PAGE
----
Sunday, May 16, 2010

Under the Sea for E&A, Part 2

Part Two

El Deonte flipped on his belly and went down, down, down, deep into the water, past the AFL, past the NFL, past majors and minors, 20,000 leagues under the sea. He stopped to snatch a snack from the octopus's garden and paid a call on his friend Nessie, who was very shy and refused to let herself be seen. El Deonte took them to a pineapple under the sea where we all had a sponge bath and felt very refreshed. We met creatures and crustaceans, anemone and abalone, sharks and sashimi. We swam through tunnels and through caves, over underwater volcanoes and under overwater...well overwater nothings, because we were trying to get to the bottom of the ocean. It was a lot of fun, but HOOOEEEE, were we tired. I was just about to give up, and I think Finn was, too. He had taken to singing nothing but Louie Prima songs and counting to 100 by fives, which can be fun, but after awhile it gets really annoying.
Finally, just beneath us, we saw it, glowing gently from the light of a thousand electric eels: The ocean floor! It was beautiful!

Grasses swayed. Corals reefed. Bright, unexpected colors emerged and then blended together, swirling and changing. There were hills and valleys, an endless landscape of enchanted beauty. Finn and I were so impressed that we couldn't speak, until finally he sighed, "Awesome," and for the first time, I thought I understood what that word really meant.
"Well, see ya!" El Deonte did a dorsal dance and with that, he was gone. Just like that.
Finn and I looked at each other and then out over the ocean floor. It was so still, so quiet. I have to tell you, I got a bit frightened, and I felt very lonely. Finn looked like he had seen a ghost.

Slowly our eyes adjusted to this strange, new world. As we became able to focus, and grew more familiar, we began to see all kinds of marine life, camouflaged, and hiding in plain sight! Finn threw back his head, which is to say he did a backflip, as he has no real body to speak of, and took off after a catfish. I hopped on a friendly seahorse and followed. Oh the fantastic sights we saw!
We whisked over a beach where the sand was so white it looked like sugar and saw Scarlett Poyntz, superstar, catching a few rays - gamma rays, I think they were.

We saw a fish who said that if we followed him and did whatever said, he would hang out with us forever. I thought he was a sucker, and so we moved on.We saw cheerleader fish with pompoms on their noses...

There were model fish in bright designer dresses, running away from phishtographers ...

There were crazy, vibrant colors and whooshes of sound and sparkle. We saw things I couldn't name and could never have imagined.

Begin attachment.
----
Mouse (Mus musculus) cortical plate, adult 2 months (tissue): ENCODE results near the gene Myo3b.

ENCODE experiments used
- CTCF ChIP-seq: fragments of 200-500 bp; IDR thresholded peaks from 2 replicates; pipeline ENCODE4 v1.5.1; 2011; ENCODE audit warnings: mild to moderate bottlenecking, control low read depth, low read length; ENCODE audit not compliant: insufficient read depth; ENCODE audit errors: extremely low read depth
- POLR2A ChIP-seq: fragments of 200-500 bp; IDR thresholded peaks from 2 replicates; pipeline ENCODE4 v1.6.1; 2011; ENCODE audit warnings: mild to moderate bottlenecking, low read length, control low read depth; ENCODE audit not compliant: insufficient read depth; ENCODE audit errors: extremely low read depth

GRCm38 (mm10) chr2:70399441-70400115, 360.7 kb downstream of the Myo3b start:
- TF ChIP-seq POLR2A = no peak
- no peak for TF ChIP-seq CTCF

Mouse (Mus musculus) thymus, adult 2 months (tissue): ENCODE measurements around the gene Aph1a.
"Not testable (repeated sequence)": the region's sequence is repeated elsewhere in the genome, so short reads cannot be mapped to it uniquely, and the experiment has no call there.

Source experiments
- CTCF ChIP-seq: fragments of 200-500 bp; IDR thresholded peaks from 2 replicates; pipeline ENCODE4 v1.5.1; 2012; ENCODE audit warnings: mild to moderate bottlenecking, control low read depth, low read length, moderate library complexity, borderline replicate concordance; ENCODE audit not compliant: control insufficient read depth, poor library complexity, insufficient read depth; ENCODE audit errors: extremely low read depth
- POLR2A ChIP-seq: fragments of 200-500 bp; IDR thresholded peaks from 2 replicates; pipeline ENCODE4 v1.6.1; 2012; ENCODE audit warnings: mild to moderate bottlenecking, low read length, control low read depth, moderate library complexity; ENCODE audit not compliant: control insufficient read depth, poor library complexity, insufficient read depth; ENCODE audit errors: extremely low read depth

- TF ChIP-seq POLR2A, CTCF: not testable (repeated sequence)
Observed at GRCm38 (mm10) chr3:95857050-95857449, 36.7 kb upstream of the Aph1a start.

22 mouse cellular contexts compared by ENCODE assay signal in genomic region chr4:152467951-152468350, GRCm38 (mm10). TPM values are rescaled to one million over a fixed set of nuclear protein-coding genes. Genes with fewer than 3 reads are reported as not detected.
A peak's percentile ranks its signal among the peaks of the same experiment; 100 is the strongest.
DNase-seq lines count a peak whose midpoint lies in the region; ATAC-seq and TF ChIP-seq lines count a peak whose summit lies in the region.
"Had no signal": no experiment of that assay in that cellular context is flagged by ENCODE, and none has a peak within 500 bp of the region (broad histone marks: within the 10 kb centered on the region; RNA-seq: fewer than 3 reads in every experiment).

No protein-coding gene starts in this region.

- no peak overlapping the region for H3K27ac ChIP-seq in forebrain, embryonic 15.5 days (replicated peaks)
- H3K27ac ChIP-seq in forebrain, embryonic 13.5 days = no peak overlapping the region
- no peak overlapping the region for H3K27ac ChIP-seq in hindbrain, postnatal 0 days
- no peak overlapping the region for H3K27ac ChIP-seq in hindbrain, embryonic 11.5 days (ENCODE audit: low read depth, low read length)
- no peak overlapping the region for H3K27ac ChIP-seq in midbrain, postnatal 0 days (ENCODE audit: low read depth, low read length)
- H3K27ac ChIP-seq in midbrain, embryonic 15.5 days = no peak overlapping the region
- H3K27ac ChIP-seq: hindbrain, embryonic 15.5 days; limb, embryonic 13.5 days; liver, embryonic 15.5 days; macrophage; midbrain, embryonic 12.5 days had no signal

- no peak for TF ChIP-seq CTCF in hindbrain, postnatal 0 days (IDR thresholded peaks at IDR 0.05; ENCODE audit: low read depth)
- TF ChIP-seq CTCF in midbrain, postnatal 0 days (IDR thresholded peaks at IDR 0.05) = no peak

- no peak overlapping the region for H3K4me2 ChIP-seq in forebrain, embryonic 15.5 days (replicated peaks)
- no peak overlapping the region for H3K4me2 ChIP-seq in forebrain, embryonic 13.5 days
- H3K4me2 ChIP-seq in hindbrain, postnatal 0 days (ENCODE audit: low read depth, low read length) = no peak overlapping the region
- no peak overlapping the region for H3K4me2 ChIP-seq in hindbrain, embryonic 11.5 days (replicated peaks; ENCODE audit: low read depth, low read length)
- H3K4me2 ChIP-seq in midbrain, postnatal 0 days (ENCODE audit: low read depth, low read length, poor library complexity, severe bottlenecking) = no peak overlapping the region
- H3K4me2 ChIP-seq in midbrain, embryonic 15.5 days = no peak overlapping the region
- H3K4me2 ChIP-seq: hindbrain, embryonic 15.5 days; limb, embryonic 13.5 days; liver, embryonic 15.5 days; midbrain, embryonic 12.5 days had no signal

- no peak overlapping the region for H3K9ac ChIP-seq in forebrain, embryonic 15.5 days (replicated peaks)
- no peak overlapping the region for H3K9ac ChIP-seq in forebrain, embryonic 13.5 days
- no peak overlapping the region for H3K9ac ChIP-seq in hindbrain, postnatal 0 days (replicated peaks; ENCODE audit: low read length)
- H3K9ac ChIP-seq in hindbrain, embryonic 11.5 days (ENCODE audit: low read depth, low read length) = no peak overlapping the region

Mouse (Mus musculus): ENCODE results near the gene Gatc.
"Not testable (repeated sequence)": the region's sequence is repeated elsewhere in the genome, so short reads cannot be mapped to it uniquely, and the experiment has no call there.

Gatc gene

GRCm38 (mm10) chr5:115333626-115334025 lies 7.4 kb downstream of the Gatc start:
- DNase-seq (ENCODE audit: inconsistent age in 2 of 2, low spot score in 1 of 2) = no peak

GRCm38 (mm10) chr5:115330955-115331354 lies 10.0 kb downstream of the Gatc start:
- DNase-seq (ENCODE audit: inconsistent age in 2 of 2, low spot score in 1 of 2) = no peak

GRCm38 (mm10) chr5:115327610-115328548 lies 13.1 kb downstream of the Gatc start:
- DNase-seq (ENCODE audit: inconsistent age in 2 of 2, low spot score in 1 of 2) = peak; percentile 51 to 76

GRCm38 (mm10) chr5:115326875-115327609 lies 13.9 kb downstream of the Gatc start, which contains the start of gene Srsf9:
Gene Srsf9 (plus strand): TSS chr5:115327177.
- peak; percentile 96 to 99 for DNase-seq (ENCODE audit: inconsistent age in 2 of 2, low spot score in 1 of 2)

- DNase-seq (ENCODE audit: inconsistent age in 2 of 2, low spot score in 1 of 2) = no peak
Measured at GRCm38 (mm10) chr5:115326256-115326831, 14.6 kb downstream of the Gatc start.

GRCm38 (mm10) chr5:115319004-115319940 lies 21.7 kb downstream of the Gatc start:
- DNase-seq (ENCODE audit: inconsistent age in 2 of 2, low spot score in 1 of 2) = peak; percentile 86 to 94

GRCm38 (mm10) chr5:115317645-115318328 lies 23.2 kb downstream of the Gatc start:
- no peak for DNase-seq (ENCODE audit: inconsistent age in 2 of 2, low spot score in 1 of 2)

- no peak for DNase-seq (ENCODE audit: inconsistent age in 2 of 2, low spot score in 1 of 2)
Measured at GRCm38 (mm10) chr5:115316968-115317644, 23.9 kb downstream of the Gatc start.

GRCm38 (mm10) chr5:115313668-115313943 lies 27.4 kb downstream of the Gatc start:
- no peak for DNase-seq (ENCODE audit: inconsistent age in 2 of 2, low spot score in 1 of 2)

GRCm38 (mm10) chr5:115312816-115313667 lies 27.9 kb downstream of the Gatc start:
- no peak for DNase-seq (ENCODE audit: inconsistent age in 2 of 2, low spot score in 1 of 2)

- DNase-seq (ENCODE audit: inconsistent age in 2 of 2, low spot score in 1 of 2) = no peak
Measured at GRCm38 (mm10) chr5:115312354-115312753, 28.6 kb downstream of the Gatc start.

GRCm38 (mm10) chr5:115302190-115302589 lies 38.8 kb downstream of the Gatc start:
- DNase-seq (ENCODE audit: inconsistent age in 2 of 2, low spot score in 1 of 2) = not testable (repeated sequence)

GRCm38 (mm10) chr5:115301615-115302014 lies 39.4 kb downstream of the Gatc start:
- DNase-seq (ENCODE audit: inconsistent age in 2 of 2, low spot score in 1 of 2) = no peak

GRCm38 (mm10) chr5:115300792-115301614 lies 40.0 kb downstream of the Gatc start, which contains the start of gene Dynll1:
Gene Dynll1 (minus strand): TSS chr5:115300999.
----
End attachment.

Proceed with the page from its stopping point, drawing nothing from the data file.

I saw a pointy spine fish....

Albino amphibians playing leapfrog...
...and cavorting crawfish, creeping and crawling.
The bottom of the ocean was AMAZING!
But what about the oil spill? Could it cover our deep-sea paradise like a cloud of black smoke?
Would fish of the future have to mutate and evolve in strange, scary ways?Or perhaps, will fish have to find smaller, new places to live?Finn doesn't believe any of that will ever happen. I'm going to agree with him. After all, how many talking dogfish heads do you know? He is as wise as he is strange. Still, I'll never forget this journey. My memories will always make me laugh and wonder at the beauty and diversity of nature. Finn and I are going to take care of our earth and figure out ways to make sure that it is safe and protected. Stay tuned for our next adventure!
P.S. for E.: POOP! I think you are groovy!
P.S. for A.: Almost time for a ride around the lake! I can't wait!

I'd like to be...

Under the Sea - A Story for A&E
One night I had an awful nightmare. I dreamed that there would be a horrible, toxic oil spill, and it would rage on and on for weeks and weeks, poisoning the ocean with its noxious black clouds. Upon waking up, I calmed myself, rocking in my bed and muttering, "It's only a dream, it's only a dream," but I couldn't shake the feeling of dread, so, together with my trusty swimming doghead, Finn, I decided to go to the bottom of the ocean and have a look-see (a look-sea!) for myself, to make sure everything was ok.
Finn is probably a Labrador-tuna mix; Labs are known as water dogs, and tuna have been called "the chicken of the sea", but that doesn't mean much to this story, and Finn is very brave.
We took a big boat the middle of the ocean. I was so excited, I hardly remember the ride...
Finn and I swam and dove, dove and swam, until we reached a band of water that had a different, special quality to it; it was warmer, and it felt like it was swimming around us as much as we were swimming through it. It seemed almost magical...
So we took a left and got out of there. Magic water is scary. Finn thought maybe Poseidon took a pee in the pool.